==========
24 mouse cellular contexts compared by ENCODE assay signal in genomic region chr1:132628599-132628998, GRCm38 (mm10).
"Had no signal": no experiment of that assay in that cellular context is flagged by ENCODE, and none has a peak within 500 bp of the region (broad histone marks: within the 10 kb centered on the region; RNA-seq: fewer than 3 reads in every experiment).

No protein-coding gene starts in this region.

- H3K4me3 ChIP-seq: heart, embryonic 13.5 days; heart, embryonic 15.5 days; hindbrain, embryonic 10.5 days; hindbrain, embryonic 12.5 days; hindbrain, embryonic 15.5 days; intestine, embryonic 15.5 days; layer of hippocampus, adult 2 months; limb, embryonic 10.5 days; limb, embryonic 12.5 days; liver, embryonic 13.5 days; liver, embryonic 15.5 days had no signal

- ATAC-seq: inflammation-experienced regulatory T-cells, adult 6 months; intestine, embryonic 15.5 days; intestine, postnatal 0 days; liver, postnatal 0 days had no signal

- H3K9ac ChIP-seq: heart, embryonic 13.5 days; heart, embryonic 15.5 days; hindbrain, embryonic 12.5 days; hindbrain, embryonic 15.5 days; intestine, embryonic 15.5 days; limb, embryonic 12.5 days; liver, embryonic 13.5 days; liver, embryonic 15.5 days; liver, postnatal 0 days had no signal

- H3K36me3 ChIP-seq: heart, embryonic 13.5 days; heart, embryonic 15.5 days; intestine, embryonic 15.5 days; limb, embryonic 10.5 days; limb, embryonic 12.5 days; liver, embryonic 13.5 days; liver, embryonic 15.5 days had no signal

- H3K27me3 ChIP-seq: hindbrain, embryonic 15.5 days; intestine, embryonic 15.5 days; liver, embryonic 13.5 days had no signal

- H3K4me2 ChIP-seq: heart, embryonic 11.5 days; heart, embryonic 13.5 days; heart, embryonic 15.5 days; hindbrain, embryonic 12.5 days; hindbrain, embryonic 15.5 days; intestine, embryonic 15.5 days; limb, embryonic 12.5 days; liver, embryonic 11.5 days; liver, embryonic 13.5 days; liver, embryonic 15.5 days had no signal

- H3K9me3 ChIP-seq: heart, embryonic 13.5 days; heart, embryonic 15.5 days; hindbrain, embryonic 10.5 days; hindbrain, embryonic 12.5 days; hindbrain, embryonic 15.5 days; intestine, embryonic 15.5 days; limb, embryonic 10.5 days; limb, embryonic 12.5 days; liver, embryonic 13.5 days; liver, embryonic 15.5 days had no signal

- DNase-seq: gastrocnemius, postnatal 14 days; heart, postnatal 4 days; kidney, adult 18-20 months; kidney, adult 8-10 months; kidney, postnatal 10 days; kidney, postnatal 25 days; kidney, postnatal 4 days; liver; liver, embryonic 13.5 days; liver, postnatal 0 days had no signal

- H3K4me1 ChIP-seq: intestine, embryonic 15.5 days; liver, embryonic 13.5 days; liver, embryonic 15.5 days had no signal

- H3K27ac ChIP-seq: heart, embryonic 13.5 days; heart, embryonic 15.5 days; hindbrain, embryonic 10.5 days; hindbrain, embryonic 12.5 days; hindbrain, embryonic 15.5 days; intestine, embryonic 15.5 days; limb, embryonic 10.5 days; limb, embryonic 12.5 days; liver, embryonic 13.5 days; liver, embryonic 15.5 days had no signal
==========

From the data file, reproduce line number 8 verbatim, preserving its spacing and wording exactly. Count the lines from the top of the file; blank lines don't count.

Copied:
- H3K27me3 ChIP-seq: hindbrain, embryonic 15.5 days; intestine, embryonic 15.5 days; liver, embryonic 13.5 days had no signal